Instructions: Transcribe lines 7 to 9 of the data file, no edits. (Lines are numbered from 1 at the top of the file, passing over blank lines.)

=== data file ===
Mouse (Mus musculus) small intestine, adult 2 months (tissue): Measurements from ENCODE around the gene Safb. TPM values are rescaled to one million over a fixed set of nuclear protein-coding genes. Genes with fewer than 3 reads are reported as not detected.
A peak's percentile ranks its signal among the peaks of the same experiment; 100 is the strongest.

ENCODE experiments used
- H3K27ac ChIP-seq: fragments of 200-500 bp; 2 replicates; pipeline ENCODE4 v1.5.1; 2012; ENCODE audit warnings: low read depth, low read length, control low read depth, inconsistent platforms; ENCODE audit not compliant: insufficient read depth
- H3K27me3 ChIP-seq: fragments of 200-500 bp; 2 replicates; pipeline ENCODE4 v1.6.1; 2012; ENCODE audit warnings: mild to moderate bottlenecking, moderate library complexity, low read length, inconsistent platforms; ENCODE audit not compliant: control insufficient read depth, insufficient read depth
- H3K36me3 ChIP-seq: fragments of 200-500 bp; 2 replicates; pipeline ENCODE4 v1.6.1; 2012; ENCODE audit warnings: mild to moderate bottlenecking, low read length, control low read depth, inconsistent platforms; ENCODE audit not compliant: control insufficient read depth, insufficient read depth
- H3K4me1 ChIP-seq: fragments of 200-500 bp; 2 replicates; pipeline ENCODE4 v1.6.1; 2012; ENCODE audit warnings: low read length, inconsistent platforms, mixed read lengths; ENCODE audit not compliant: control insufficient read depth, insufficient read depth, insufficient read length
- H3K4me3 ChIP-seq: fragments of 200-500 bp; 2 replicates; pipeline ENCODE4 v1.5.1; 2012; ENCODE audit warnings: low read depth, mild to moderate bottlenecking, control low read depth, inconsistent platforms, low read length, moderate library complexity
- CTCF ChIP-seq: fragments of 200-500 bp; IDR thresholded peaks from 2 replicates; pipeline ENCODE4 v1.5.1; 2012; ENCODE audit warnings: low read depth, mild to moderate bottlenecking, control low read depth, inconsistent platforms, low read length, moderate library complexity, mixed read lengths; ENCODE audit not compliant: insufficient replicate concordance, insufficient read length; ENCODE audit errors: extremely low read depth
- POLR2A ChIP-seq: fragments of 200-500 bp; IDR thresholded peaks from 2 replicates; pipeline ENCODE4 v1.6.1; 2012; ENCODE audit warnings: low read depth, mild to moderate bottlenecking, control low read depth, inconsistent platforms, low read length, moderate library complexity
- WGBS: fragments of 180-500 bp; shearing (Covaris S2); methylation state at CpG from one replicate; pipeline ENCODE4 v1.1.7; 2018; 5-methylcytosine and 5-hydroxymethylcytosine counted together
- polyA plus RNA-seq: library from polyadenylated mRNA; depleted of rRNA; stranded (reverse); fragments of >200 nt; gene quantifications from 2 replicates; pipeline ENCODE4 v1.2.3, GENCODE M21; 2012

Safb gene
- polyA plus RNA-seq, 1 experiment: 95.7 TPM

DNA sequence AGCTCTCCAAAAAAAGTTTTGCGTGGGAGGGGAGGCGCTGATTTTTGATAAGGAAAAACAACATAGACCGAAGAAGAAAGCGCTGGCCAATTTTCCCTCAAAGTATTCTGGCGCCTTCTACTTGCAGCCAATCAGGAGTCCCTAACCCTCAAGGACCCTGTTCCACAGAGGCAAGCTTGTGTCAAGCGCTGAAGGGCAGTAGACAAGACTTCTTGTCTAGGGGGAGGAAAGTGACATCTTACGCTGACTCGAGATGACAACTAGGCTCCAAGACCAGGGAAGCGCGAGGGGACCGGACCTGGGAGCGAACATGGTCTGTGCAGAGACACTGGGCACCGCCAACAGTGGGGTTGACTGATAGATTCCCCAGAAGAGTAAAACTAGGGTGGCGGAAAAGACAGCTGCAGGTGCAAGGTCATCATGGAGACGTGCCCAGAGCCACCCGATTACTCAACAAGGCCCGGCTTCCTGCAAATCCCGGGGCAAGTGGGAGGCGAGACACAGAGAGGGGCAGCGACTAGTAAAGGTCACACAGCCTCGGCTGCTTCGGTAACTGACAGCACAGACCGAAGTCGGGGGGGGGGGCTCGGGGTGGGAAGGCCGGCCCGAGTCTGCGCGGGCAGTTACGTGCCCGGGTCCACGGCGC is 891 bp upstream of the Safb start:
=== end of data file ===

- H3K4me1 ChIP-seq: fragments of 200-500 bp; 2 replicates; pipeline ENCODE4 v1.6.1; 2012; ENCODE audit warnings: low read length, inconsistent platforms, mixed read lengths; ENCODE audit not compliant: control insufficient read depth, insufficient read depth, insufficient read length
- H3K4me3 ChIP-seq: fragments of 200-500 bp; 2 replicates; pipeline ENCODE4 v1.5.1; 2012; ENCODE audit warnings: low read depth, mild to moderate bottlenecking, control low read depth, inconsistent platforms, low read length, moderate library complexity
- CTCF ChIP-seq: fragments of 200-500 bp; IDR thresholded peaks from 2 replicates; pipeline ENCODE4 v1.5.1; 2012; ENCODE audit warnings: low read depth, mild to moderate bottlenecking, control low read depth, inconsistent platforms, low read length, moderate library complexity, mixed read lengths; ENCODE audit not compliant: insufficient replicate concordance, insufficient read length; ENCODE audit errors: extremely low read depth